So there are lots of reasons to take responsibility for our ability to perceive beauty. When it comes to fat bodies, people who can’t see our beauty have plenty of options, one of them is to accept responsibility for their inability to see our beauty and to work on that. Regardless, we are never under any obligation to buy into sizeist (or any other negative) ideas about our bodies.

Like this blog?  Here’s more cool stuff:

Become a Member! For ten bucks a month you can support fat activism and get deals from size positive businesses as a thank you.  Click here for details

Book and Dance Class Sale!  I’m on a journey to complete an IRONMAN triathlon, and I’m having a sale on all my books, DVDs, and digital downloads to help pay for it. You get books and dance classes, I get spandex clothes and bike parts. Everybody wins! If you want, you can check it out here!

Book Me!  I’d love to speak to your organization. You can get more information here or just e-mail me at ragen at danceswithfat dot org!

I’m training for an IRONMAN! You can follow my journey at www.IronFat.com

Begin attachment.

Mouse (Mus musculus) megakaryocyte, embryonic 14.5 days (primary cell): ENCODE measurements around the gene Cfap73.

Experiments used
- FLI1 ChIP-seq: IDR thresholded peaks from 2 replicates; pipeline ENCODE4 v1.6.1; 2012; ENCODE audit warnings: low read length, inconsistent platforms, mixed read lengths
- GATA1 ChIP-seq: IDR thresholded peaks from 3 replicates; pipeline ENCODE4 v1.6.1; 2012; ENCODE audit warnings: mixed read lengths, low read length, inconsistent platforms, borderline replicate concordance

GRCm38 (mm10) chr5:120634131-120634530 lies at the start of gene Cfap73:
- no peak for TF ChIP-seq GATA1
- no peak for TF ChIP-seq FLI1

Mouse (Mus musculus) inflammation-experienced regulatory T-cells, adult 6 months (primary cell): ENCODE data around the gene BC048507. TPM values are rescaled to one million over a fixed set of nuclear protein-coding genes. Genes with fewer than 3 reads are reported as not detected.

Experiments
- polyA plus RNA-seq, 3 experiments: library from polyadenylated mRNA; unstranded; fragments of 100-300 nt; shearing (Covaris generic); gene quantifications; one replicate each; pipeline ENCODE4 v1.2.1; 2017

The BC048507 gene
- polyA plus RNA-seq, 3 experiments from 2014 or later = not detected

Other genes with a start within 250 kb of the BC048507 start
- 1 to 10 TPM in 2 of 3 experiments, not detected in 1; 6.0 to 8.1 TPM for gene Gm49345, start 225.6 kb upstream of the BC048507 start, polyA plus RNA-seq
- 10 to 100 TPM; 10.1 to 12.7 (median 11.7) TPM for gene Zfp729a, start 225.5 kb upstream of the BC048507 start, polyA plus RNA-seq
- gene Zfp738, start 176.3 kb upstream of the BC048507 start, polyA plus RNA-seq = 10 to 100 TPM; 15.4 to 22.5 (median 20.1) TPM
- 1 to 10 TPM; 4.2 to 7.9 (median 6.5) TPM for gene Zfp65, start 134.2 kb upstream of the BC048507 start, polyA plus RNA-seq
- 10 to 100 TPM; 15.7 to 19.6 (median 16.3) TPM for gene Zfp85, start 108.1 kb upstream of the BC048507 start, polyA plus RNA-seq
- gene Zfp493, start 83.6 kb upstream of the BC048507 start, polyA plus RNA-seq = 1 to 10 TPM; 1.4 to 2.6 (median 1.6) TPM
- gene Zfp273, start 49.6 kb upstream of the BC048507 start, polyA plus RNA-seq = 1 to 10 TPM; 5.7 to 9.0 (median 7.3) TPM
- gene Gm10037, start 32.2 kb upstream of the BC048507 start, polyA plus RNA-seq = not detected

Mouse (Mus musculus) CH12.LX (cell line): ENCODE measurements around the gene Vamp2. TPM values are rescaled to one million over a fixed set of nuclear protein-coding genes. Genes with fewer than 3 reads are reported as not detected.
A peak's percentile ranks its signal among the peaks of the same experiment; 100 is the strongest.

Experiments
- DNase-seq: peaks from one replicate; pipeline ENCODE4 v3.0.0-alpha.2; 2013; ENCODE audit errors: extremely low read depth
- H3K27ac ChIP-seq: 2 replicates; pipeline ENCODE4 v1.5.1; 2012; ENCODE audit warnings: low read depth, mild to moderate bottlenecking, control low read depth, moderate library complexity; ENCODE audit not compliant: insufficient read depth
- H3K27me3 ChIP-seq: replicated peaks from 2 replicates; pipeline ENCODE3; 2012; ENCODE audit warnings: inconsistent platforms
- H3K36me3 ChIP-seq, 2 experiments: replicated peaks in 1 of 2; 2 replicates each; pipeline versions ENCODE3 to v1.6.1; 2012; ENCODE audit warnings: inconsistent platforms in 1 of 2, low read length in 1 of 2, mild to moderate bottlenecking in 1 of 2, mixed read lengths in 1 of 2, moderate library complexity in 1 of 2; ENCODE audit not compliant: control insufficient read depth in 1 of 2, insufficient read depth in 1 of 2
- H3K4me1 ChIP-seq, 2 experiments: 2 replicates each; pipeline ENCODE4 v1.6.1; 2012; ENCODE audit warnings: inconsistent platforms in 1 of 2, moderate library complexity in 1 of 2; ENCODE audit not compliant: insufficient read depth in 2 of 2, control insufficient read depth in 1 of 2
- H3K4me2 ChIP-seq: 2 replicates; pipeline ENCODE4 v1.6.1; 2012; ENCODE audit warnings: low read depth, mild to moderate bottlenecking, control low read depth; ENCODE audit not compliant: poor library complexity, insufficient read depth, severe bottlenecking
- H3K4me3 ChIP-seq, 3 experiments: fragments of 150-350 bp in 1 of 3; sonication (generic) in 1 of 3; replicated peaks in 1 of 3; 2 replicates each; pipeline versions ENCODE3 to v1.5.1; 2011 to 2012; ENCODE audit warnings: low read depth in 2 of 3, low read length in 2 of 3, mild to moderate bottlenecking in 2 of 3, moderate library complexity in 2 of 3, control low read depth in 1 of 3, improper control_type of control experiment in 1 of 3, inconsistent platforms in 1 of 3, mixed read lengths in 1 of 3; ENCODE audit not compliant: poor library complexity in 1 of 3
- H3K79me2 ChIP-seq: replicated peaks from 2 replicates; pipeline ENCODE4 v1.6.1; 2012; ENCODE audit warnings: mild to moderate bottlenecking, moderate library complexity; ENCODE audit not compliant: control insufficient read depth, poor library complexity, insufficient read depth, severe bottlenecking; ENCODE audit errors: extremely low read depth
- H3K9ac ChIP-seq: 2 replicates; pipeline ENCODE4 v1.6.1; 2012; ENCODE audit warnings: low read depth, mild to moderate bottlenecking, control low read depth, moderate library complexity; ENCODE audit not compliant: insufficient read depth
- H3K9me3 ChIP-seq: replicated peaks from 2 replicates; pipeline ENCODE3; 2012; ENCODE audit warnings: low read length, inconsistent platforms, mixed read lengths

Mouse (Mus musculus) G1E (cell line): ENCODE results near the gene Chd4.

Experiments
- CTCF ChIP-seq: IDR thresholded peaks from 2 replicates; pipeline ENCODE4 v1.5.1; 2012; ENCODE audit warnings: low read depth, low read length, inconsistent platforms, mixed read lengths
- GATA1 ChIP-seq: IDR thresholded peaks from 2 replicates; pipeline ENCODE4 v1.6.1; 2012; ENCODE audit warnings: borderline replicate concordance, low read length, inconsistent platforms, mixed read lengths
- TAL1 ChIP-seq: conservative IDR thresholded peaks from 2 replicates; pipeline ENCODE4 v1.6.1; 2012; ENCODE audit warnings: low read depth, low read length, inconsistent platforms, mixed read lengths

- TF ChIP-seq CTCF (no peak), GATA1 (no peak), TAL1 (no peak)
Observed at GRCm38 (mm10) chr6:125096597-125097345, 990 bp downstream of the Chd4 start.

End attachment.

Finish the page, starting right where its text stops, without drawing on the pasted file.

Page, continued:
If you are uncomfortable with my offering things for sale on this site, you are invited to check out this post.

Published in: on February 25, 2018 at 6:09 am  Comments (6)  

Lies About Health At Every Size

Public HealthI see a LOT of misinformation being spread about Health at Every Size, sometimes by well-meaning but misinformed people, sometimes by those intentionally trying to discredit the concept. So today I thought I would repost this to help clear up some of what I think are common misconceptions:

1. Health at Every Size says that if you love your body you will be healthy

First of all, “healthy” is complicated to define. More to the point health – by any definition – isn’t an obligation, barometer of worthiness, entirely within our control, or guaranteed under any circumstance. To me, HAES on a personal level is about putting the focus on habits and behavior that support our personal health concept (rather that putting the focus on trying to manipulate our bodies to a specific height/weight ratio.)